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Gilford superintendent should not be influencing voters

To The Daily Sun,

State law, RSA 659:44-a Electioneering by Public Employees states:

I. No public employee, as defined in RSA 273-A:1, IX, shall electioneer while in the performance of his or her official duties.

II. No public employee shall use government property or equipment, including, but not limited to, telephones, facsimile machines, vehicles, and computers, for electioneering.

III. For the purposes of this section, "electioneer'' means to act in any way specifically designed to influence the vote of a voter on any question or office.

IV. Any person who violates this section shall be guilty of a misdemeanor.

Why is this important? Because, this is the law that Gilford Superintendent Kurt Beitler has been consistently and knowingly violating. During the Gilford School Deliberative Session Mr. Beitler made several public comments designed to "to influence the vote of a voter on a question."

While speaking on the petitioned warrant article that seeks to shift the development of default budget to the Budget Committee rather than the School Board, Mr. Beitler stated, "in my opinion this petitioned warrant article would remove much need checks and balances." Yeah, that was stepping over the line into the very definition of electioneering by public employees as he made these statements publicly and in his official capacity as Superintendent of Schools.

I made Mr. Beitler aware of this statute during a phone conversation we had approximately a week prior. I warned him to stay professional and not to sway into the politics. He ignored my request. Immediately upon the conclusion of the Deliberative Session I approached him and showed him the text of the law that he just violated. He spoke with the district's attorney Gordon Graham who told me that Mr. Beitler is not a public employee by the definition of the law as he was appointed to his position by the School Board. RSA 273-A:1 defines what is a public employee. It exempts employees appointed by the "Chief Executive" (a mayor or governor). The same statute states that a School Board is an "executive Body" not a "Chief Executive."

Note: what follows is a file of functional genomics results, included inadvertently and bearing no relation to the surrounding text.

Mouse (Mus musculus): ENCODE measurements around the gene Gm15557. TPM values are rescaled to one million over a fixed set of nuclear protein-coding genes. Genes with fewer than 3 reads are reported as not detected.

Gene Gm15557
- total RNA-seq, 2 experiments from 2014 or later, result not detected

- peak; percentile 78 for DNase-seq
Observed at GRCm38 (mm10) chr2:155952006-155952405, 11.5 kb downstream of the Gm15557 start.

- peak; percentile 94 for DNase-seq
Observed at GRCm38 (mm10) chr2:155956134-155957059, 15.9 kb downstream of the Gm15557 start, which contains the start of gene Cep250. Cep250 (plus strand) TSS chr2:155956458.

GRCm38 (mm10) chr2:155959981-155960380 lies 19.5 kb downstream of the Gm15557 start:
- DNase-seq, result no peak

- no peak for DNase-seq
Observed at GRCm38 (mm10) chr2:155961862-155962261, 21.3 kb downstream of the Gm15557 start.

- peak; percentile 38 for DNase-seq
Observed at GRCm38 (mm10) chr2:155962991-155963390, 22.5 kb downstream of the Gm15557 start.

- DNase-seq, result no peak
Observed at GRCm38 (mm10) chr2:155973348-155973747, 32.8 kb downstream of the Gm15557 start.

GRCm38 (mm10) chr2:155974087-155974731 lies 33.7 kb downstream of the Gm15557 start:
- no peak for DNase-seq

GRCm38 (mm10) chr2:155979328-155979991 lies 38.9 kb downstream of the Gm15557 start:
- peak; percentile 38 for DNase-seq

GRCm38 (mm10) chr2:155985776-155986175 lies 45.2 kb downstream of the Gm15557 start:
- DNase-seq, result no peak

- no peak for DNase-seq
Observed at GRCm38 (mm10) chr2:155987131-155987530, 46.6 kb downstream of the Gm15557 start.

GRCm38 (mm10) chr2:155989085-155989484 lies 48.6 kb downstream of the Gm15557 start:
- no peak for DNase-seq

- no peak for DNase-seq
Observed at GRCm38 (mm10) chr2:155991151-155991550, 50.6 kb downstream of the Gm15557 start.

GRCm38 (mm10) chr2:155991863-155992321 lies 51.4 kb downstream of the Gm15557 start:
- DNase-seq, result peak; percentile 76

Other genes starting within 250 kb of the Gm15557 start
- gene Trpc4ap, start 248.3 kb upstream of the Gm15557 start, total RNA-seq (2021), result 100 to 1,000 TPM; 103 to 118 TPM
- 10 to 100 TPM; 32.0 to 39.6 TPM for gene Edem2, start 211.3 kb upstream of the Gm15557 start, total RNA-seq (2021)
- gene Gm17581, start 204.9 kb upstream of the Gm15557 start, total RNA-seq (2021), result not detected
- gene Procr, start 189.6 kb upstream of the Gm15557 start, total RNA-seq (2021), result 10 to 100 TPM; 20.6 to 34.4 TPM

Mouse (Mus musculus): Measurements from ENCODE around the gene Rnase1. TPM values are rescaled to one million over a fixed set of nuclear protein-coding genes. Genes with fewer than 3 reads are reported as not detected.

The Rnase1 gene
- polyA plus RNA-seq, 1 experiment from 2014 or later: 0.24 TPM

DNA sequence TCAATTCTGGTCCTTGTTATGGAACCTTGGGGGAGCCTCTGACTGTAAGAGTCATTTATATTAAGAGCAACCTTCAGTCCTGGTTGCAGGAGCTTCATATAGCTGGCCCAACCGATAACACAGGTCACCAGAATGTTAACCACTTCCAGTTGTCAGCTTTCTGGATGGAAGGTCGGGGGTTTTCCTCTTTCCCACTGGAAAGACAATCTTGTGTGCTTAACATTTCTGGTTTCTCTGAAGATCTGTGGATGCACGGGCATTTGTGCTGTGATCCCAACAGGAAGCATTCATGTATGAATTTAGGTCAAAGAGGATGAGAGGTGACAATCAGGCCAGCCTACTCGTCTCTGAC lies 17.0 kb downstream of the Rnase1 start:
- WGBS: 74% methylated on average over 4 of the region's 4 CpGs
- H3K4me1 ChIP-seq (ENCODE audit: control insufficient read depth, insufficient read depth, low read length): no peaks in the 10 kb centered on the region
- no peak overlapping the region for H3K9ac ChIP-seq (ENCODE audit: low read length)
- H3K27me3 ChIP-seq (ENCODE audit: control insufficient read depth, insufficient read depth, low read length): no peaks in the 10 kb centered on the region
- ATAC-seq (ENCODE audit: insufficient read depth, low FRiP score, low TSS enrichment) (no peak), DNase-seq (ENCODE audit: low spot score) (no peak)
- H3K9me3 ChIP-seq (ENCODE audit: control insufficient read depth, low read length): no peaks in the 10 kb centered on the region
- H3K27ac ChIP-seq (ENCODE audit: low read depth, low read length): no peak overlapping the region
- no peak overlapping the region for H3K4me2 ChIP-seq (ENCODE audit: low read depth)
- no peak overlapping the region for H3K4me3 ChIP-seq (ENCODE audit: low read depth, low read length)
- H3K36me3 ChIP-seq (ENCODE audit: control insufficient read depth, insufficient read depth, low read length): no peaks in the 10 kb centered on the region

Kurt Beitler is indeed a public employee as defined by RSA 273-A:2 and he is subject to the Electioneering by Public Employee laws. Gordon Graham is known for his creative, yet faulty interpretations of the law, and he is wrong again.

The day following the Deliberative Session, State Rep. and Budget Committee Chair Norm Silber, himself a very accomplished attorney, wrote to Mr. Beitler explaining that he violated this statute and requested the he cease and desist such activity. Mr. Beitler has now doubled down, making his same misguided opinion part of a public document that was passed out during the Public Hearing on the Citizens Petitioned Warrant Article, and posted on SAU 73's website. Using government assets to publicize this opinion, even at the request of the School Board is a direct violation of the Statute.

The School Board should immediately censure Mr. Beitler and these repeated infractions of the law should affect his future employment. But the real problem is that the School Board approves of all of this. It is time for real leadership at the School Board!

Kevin Leandro

Gilford

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End of plowing for private roads would hurt town’s tax base

To the Editor:

On Feb. 16, the Moultonborough Board of Selectmen announced that it had received an Opinion of Counsel indicating that they may be compelled to terminate plowing of so-called private roads.